Nobel Prize Winners in
more info on all the nobel
laureates, click here).
and John E. Walker
(1997, Chemistry): Elucidation of enzymatic mechanism
underlying the synthesis of adenosine triphosphate (ATP).
(1992, Chemistry): Electron transfer theory: included application to
photosynthesis. [He was at UIUC, Urbana; had
attended my course in "Bioenergetics in Photosynthesis"; is
currently at Cal Tech in Pasadena,
and Johannes Deisenhofer
(1988, Chemistry): X-ray structure of bacterial reaction center. [Michel
has visited Urbana
several times and I have had many conversations with him before and after
his prize; I have casually met Deisenhofer, but never Huber. The work was
done at Munich, Germany.]
(1978, Chemistry ..to check): Oxidative and
photosynthetic phosphorylation: chemi-osmotic theory.[The work was done in England, UK]
(1965, Chemistry): Total synthesis of chlorophyll, vitamin B12, and other
natural products.[He was at Harvard
(1961, Chemistry): Carbon-di oxide assimilation
in photosynthesis.[The work was done at Berkeley; Professor Calvin is
known to me as he has visited UIUC, and, he is one of the two professors I
had applied to do PhD with; the person who discovered 14C (Martin Kamen),that was crucial for Calvin's experiments, is
known to me personally.]
(1938, Chemistry): carotenoids; vitamins [Germany]
(1937, Chemistry): Carotenoid structure; flavins; vitamin B2[Germany]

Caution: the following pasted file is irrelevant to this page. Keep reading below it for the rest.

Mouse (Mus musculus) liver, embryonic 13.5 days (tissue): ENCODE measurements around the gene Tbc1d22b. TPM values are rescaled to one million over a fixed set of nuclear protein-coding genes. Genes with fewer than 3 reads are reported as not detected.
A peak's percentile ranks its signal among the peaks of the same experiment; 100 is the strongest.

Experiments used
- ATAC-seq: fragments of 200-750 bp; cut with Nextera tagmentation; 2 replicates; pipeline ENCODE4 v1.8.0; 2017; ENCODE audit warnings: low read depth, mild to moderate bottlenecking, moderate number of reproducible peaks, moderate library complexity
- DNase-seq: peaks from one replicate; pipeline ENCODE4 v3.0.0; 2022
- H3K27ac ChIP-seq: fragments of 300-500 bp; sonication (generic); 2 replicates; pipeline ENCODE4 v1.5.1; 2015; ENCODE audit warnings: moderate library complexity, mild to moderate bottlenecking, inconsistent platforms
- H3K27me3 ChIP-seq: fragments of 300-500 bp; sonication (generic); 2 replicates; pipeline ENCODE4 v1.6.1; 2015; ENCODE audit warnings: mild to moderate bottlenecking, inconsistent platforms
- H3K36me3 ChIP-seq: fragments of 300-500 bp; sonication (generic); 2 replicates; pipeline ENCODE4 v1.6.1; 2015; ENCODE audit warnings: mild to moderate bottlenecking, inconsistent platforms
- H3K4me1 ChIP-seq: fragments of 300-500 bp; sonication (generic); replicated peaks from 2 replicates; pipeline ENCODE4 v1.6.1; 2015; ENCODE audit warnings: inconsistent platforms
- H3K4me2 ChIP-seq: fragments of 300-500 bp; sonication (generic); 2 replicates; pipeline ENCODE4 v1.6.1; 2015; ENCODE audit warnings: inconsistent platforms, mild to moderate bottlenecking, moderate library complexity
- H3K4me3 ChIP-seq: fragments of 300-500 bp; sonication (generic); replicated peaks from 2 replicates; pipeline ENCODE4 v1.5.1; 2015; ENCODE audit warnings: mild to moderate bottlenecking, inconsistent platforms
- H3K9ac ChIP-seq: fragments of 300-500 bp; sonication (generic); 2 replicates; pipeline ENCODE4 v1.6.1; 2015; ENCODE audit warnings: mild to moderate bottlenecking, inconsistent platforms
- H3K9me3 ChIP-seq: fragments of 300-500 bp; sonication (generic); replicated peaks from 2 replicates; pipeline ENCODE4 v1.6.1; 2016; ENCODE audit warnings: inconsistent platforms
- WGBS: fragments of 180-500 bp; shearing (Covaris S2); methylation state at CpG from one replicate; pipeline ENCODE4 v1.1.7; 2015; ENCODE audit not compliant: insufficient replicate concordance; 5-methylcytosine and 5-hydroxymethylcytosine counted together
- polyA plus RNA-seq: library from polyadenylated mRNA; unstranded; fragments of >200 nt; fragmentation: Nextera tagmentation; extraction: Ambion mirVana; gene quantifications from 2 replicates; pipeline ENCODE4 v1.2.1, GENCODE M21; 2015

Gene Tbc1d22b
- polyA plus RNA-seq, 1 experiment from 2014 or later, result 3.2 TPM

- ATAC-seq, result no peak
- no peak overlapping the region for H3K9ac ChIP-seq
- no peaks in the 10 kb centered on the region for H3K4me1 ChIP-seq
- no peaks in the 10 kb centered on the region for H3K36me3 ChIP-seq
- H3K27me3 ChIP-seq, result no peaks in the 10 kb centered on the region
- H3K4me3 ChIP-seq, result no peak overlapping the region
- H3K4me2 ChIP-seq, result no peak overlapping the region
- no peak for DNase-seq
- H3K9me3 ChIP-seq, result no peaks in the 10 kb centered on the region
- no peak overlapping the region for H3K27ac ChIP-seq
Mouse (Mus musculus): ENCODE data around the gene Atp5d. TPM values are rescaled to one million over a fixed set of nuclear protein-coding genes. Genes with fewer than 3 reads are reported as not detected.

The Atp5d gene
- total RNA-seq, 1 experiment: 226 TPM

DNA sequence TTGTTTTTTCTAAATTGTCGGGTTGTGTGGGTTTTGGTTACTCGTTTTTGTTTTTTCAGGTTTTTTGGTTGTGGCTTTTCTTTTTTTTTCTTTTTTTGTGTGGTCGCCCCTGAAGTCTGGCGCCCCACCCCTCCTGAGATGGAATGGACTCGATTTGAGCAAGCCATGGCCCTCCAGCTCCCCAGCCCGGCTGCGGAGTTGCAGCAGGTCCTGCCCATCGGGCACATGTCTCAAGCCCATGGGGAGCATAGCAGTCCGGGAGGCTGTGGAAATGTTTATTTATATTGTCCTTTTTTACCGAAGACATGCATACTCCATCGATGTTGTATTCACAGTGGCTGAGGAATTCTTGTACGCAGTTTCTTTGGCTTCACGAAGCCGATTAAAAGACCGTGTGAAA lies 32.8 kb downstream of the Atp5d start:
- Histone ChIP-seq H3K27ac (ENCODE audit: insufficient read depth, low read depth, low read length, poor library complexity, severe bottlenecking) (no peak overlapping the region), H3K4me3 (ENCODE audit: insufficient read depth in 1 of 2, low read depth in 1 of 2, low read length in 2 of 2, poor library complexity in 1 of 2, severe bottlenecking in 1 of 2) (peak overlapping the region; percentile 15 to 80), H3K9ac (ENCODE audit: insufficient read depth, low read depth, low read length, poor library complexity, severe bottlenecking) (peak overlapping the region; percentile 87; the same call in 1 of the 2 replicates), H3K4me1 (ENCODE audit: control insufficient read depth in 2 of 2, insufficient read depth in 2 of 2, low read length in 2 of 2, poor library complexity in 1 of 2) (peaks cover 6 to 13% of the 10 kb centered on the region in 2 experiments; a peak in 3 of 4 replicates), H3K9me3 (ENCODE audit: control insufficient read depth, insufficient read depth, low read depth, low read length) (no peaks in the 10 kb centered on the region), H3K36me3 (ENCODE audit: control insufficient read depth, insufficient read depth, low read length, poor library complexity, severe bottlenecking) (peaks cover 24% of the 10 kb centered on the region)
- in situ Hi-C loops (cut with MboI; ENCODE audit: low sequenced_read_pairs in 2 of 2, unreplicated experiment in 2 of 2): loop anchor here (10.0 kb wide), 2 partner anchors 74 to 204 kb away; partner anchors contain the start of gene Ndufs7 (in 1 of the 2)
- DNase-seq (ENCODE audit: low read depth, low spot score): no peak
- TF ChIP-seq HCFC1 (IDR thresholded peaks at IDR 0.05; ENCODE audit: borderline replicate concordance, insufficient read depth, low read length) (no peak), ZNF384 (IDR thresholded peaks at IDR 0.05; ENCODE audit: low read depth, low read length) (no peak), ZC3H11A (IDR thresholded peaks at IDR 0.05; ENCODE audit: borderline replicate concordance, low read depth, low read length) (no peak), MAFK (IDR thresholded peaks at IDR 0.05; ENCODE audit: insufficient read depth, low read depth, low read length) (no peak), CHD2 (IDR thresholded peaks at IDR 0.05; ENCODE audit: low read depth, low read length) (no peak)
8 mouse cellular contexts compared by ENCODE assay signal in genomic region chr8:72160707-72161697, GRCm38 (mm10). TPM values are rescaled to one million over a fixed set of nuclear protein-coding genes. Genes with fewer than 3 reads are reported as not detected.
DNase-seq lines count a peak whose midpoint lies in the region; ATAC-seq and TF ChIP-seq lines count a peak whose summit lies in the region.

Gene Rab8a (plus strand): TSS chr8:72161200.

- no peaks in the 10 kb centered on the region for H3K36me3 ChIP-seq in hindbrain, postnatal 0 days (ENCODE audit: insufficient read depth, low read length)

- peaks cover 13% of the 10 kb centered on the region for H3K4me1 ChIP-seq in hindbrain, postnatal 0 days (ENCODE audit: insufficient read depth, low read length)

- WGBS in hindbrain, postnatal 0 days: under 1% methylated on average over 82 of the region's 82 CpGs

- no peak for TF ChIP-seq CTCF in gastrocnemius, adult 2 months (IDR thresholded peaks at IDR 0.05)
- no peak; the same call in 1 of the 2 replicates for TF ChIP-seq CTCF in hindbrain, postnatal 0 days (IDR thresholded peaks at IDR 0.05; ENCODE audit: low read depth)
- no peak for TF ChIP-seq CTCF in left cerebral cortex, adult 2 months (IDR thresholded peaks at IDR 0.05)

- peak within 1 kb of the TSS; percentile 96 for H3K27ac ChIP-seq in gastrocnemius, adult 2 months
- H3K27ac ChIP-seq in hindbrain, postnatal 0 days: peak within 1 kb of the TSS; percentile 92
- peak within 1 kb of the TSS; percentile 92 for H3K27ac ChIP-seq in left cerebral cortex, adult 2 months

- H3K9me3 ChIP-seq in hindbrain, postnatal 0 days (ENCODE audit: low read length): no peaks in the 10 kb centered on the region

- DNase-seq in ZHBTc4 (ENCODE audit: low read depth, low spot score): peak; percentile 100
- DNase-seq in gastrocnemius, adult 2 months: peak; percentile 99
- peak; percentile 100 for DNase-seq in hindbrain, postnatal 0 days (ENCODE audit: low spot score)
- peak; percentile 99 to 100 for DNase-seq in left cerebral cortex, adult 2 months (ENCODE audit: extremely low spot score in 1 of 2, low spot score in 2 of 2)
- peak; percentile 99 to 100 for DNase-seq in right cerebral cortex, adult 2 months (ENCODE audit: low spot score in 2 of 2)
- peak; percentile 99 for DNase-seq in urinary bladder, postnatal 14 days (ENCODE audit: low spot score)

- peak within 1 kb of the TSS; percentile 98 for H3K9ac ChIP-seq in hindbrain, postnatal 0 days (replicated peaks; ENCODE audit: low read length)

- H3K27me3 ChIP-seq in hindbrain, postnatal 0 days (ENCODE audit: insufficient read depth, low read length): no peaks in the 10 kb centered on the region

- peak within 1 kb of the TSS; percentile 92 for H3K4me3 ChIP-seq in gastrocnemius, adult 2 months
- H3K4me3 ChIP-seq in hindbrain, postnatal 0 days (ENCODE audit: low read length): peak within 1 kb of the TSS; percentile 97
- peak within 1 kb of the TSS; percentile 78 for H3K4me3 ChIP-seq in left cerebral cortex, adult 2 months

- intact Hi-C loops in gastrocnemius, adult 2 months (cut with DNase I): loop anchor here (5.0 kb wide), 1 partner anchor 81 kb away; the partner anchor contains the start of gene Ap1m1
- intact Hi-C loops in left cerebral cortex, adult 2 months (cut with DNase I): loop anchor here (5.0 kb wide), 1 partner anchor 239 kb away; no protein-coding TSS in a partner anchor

(1930, Chemistry): Chlorophyll chemistry; hemin
(1915, Chemistry): Chlorophyll purification and structure, carotenoids, etc.[Germany]
Those who worked in Photosynthesis, but only after their Prize
in another field
(1925, Physics): Electron-atom collisions; later developed the principle
known as the Franck-Condon principle; he later worked in photosynthesis;
my PhD advisor Eugene Rabinowitch did his
post-doctorate research with Franck on an effect known as the "cage effect"
in photochemistry. Franck was brilliant, but most of his ideas on
photosynthesis turned out to be wrong; he headed the Chemistry division of
the Manhattan project on the "Atom bomb" at Chicago; later, he
worked hard to get the US from not dropping the bomb in Japan.[ Work done
in Germany] I met Professor Franck only once in 1963.
(1931, Physiology and Medicine): The respiratory Enzyme. He worked on the
quantum yield of photosynthesis; discovered the role of chloride and
bicarbonate in the :"light reactions"
of photosynthesis, among many phenomena in the "dark reactions"
of photosynthesis. His PhD student Robert Emerson was my first PhD advisor
from Sept. 1956- Feb. 1959. Warburg was proven wrong in the quantum yield
controversy with Emerson. He visited UIUC before I went there.[ Work done in Germany] My current major reseach deals with the "bicarbonate effect",
discovered by Warburg.
(now Lord) George Porter,
(1967, Chemistry): Flash photolysis, among other systems, he studied
aromatic molecules and chlorophyll, energy transfer in photosynthesis and
primary photochemistry of photosynthesis in femtosecond-picosecond
time scale. [ Work done in England,
One of my major research areas deals with femtosecond-picosecond
spectroscopy in photosystem II reaction centers.
I have met Professor Porter several times and had pleasant conversations;
he has visited India.]